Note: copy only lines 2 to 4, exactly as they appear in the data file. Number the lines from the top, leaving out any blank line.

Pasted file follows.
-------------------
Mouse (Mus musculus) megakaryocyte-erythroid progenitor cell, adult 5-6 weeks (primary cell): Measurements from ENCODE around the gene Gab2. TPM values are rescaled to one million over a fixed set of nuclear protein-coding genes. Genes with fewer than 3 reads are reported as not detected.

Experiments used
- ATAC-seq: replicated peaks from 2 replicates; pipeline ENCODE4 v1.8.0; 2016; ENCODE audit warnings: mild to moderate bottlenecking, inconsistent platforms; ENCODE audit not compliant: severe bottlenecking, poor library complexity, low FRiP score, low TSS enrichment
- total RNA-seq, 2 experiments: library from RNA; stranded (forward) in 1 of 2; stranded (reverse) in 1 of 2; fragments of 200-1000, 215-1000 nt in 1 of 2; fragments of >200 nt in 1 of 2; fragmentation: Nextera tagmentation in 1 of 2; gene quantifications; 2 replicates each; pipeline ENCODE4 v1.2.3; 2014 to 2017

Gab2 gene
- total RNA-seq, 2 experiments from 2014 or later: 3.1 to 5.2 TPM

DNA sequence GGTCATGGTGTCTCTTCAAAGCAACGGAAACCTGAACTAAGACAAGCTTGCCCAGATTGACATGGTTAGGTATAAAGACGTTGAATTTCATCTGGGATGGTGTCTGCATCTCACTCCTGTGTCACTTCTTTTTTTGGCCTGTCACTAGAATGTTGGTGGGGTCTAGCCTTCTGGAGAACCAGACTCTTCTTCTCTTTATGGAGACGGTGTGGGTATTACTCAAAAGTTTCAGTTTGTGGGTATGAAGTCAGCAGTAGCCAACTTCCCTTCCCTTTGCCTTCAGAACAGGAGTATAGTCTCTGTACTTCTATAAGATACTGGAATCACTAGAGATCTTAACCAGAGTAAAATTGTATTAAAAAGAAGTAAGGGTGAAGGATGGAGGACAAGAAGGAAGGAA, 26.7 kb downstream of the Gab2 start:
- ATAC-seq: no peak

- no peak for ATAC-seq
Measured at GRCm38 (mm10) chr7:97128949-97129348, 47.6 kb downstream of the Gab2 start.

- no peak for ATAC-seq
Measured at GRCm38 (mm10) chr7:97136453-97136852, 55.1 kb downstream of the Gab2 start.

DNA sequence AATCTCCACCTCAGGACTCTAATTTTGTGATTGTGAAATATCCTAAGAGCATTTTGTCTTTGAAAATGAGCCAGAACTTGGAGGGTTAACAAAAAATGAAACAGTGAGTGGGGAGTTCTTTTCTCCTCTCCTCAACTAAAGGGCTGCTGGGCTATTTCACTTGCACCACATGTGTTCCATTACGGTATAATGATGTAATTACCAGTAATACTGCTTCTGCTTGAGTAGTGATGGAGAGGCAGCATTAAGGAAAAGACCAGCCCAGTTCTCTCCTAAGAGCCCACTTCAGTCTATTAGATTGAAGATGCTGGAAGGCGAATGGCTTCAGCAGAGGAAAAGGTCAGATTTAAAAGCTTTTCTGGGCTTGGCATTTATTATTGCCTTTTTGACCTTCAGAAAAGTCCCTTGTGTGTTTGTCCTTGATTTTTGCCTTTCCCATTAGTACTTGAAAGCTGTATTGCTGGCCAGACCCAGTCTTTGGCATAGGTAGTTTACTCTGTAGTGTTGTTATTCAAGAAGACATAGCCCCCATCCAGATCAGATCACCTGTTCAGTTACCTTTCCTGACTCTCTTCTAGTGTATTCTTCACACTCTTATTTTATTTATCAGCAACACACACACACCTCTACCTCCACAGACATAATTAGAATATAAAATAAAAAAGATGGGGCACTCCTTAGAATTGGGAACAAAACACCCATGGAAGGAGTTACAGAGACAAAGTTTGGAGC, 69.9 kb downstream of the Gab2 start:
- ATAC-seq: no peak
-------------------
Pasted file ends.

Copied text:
Experiments used
- ATAC-seq: replicated peaks from 2 replicates; pipeline ENCODE4 v1.8.0; 2016; ENCODE audit warnings: mild to moderate bottlenecking, inconsistent platforms; ENCODE audit not compliant: severe bottlenecking, poor library complexity, low FRiP score, low TSS enrichment
- total RNA-seq, 2 experiments: library from RNA; stranded (forward) in 1 of 2; stranded (reverse) in 1 of 2; fragments of 200-1000, 215-1000 nt in 1 of 2; fragments of >200 nt in 1 of 2; fragmentation: Nextera tagmentation in 1 of 2; gene quantifications; 2 replicates each; pipeline ENCODE4 v1.2.3; 2014 to 2017